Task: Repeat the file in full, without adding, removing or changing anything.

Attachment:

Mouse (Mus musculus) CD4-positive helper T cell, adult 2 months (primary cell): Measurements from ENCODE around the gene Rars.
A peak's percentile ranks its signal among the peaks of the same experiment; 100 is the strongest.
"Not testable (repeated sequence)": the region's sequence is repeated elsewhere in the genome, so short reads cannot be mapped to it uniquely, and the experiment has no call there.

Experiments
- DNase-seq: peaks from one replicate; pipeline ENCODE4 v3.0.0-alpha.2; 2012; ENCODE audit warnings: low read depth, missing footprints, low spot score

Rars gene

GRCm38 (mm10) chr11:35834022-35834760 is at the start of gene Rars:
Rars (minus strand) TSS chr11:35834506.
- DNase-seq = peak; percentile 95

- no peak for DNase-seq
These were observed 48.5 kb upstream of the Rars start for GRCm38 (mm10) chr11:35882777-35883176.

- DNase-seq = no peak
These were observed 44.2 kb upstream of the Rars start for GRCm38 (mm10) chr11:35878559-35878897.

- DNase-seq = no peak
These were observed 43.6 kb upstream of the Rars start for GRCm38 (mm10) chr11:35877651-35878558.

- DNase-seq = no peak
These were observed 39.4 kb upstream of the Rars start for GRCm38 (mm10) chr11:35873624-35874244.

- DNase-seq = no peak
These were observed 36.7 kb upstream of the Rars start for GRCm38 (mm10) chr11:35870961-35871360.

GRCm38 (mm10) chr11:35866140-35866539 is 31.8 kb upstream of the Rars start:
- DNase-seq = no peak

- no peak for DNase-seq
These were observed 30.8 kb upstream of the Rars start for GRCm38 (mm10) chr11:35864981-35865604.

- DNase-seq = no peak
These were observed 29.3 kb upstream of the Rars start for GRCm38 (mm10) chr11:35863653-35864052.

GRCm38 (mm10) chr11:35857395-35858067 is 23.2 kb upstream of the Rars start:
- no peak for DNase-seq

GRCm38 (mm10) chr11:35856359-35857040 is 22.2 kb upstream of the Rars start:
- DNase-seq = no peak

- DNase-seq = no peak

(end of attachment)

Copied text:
Mouse (Mus musculus) CD4-positive helper T cell, adult 2 months (primary cell): Measurements from ENCODE around the gene Rars.
A peak's percentile ranks its signal among the peaks of the same experiment; 100 is the strongest.
"Not testable (repeated sequence)": the region's sequence is repeated elsewhere in the genome, so short reads cannot be mapped to it uniquely, and the experiment has no call there.

Experiments
- DNase-seq: peaks from one replicate; pipeline ENCODE4 v3.0.0-alpha.2; 2012; ENCODE audit warnings: low read depth, missing footprints, low spot score

Rars gene

GRCm38 (mm10) chr11:35834022-35834760 is at the start of gene Rars:
Rars (minus strand) TSS chr11:35834506.
- DNase-seq = peak; percentile 95

- no peak for DNase-seq
These were observed 48.5 kb upstream of the Rars start for GRCm38 (mm10) chr11:35882777-35883176.

- DNase-seq = no peak
These were observed 44.2 kb upstream of the Rars start for GRCm38 (mm10) chr11:35878559-35878897.

- DNase-seq = no peak
These were observed 43.6 kb upstream of the Rars start for GRCm38 (mm10) chr11:35877651-35878558.

- DNase-seq = no peak
These were observed 39.4 kb upstream of the Rars start for GRCm38 (mm10) chr11:35873624-35874244.

- DNase-seq = no peak
These were observed 36.7 kb upstream of the Rars start for GRCm38 (mm10) chr11:35870961-35871360.

GRCm38 (mm10) chr11:35866140-35866539 is 31.8 kb upstream of the Rars start:
- DNase-seq = no peak

- no peak for DNase-seq
These were observed 30.8 kb upstream of the Rars start for GRCm38 (mm10) chr11:35864981-35865604.

- DNase-seq = no peak
These were observed 29.3 kb upstream of the Rars start for GRCm38 (mm10) chr11:35863653-35864052.

GRCm38 (mm10) chr11:35857395-35858067 is 23.2 kb upstream of the Rars start:
- no peak for DNase-seq

GRCm38 (mm10) chr11:35856359-35857040 is 22.2 kb upstream of the Rars start:
- DNase-seq = no peak

- DNase-seq = no peak